The Cathaoirleach of Longford County Council has questioned the methods used by the World Health Organisation (WHO) in collating statistics which resulted in Longford being listed as an air pollution black spot.
Last week the WHO released details of a worldwide survey which focused on the level of particulate matter in the air at a number of locations in various countries. According to this data, the mean level of particulate matter present in air samples taken in Longford was higher than any other Irish location when tests were conducted in 2013. It also placed Longford ahead of large-scale industrial centres in the UK, such as Birmingham and Port Talbot.
However, the findings are being contested by Longford's Cathaoirleach, Cllr Gerry Warnock, who said the WHO's data is at odds with statistics and guidelines from other agencies.
“Particulate matter results from the burning of fossil fuels,” he explained. “The WHO places the safe limit at 10 micograms per cubic metre but the European Union (EU) safe level is higher - 25 micrograms per cublic metre.
“And if you look at the Environmental Protection Agency (EPA) website you'll see that air quality in Longford is listed as 'good' - and that is updated hourly. I can't get my head around it.”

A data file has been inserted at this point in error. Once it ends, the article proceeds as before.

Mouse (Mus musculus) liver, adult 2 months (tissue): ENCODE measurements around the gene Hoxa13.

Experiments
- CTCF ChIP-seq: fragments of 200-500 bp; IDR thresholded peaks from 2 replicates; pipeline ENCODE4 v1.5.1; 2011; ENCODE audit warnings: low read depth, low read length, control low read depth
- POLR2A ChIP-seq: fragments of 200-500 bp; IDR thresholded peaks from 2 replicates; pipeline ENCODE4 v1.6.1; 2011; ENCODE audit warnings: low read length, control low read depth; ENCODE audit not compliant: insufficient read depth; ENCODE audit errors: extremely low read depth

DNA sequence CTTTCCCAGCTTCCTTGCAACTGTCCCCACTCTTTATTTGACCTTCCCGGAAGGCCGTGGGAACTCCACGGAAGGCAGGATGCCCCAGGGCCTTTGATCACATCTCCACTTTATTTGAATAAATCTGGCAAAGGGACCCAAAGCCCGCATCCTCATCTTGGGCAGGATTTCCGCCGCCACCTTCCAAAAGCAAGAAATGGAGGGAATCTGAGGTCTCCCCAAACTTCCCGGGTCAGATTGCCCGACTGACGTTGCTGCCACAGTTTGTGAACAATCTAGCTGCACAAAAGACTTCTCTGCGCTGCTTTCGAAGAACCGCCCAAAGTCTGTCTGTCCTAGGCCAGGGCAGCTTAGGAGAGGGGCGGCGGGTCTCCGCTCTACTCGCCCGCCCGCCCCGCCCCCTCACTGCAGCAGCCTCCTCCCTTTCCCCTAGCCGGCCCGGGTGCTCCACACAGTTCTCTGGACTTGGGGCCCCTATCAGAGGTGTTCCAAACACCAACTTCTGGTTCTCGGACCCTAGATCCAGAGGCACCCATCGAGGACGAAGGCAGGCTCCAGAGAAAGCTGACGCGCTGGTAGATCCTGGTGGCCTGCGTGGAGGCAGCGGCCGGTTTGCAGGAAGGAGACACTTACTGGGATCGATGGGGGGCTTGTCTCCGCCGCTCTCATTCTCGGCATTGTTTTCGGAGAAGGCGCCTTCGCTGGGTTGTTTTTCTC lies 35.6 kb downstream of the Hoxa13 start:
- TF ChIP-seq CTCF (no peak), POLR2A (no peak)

Cllr Warnock also noted that the EPA's monitoring station in Longford town is situated on the Dublin Road.
“It's probably the busiest thoroughfare in the county traffic-wise, and there are a number of residential areas there, too.”
According to the latest data posted on EPA's website, the level of particulate matter present in samples taken from its monitoring station in Longford town is normally within the the 10 micrograms per cubic metre safety limit set by the WHO. Levels did exceed this limit on four occasions within the last month, although they remained within the limits set down by the EU.
Other areas flagged in the WHO pollution report included Bray, Castlebar, Dublin, Ennis, Galway, and Mace Head.